Why Your First Stop in Oman Should Be Climbing the Jabal Al Akhdar Mountain

While not for the faint-hearted, the Alila Jabal Akhdar resort’s new via ferrata climbing route offers unparalleled views.

It’s a Sunday morning in the Al Hajar Mountains of Oman, about two hours south of Muscat. While most guests are sipping Bloody Marys by the cliffside infinity pool at the Alila Jabal Akhdar resort, a luxury retreat that’s known for its remote location and traditional Omani stone architecture, I’m dangling from the country’s highest mountain, just a few hundred feet below.

Opened in January, Alila’s new via ferrata mountain climbing route is the highest in the Middle East, not to mention one of the most memorable ways to experience Oman’s Jabal Al Akhdar, also known as the Green Mountain—an expanse of craggy cliffs and limestone rock formations overlooking a perilous gorge.

Meaning “iron road” in Italian, the course comprises a series of steel cables that wrap around the mountainside. Via ferrata pathways originated in Italy and were used strategically during World War I to move goods and evade attackers. Today, more than 1,000 courses dot the mountains of the world, each offering a unique set of obstacles and panoramas.

So, how does it work? Climbers attach themselves to the cables using a waist harness and carabiner clips. While legs remain free, climbers use their hands to grip the steel cables and trace the rock face, offering a view of the area’s desert-like landscape from an exhilarating—and otherwise inaccessible—angle.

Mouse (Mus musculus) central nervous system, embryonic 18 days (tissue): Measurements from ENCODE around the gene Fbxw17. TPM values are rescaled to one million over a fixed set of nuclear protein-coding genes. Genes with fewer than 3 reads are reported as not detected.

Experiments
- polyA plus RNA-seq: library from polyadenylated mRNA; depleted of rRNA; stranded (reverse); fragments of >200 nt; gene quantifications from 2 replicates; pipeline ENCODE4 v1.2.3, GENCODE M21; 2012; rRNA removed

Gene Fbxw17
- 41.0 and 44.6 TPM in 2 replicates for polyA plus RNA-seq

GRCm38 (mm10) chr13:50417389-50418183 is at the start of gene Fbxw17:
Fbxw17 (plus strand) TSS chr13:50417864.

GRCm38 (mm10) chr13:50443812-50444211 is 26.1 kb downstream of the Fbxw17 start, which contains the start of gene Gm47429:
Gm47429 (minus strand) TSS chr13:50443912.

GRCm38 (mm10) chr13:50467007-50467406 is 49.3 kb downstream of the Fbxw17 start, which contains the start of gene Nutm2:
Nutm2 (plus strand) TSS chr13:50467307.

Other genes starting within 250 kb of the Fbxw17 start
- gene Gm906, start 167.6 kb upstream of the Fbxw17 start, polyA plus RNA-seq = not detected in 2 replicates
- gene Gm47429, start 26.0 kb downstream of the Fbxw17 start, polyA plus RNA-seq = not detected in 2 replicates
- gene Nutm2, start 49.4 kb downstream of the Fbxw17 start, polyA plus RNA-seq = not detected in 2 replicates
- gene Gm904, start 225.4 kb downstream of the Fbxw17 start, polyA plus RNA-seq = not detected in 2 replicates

Most people are really scared at first,” explains Mahmoud Mohammed Ahmed Al-Amr, my via ferrata instructor for the morning. “But once they start to walk around and understand the cables, they will start to a feel a little bit comfortable. You just have to trust the equipment.”

Day in and day out, Mahmoud walks first-time climbers through the basics. He assures me that my reaction is normal: My right leg is shaking uncontrollably as I grip a steel cable at 6,500 feet above sea level, all the while attempting to descend a near 90-degree drop towards Al Roos canyon, which plunges some 2,950 feet at its deepest point.

Despite the epic heights, there’s no training required. Anyone between 110 and 250 pounds, and over 12-years-old, can book the guided experience. Outings range from one-and-a-half to four hours, starting from $65 per person. Climbers need only a few tools: a harness and shock absorber, hard hat, and carabiner clips to hook onto the cables, which are divided into separate sections. Throughout the course, you’ll clip on and off the cables hundreds of times, until the movement is etched into muscle memory.

 Read the full story on Conde Nast Traveler.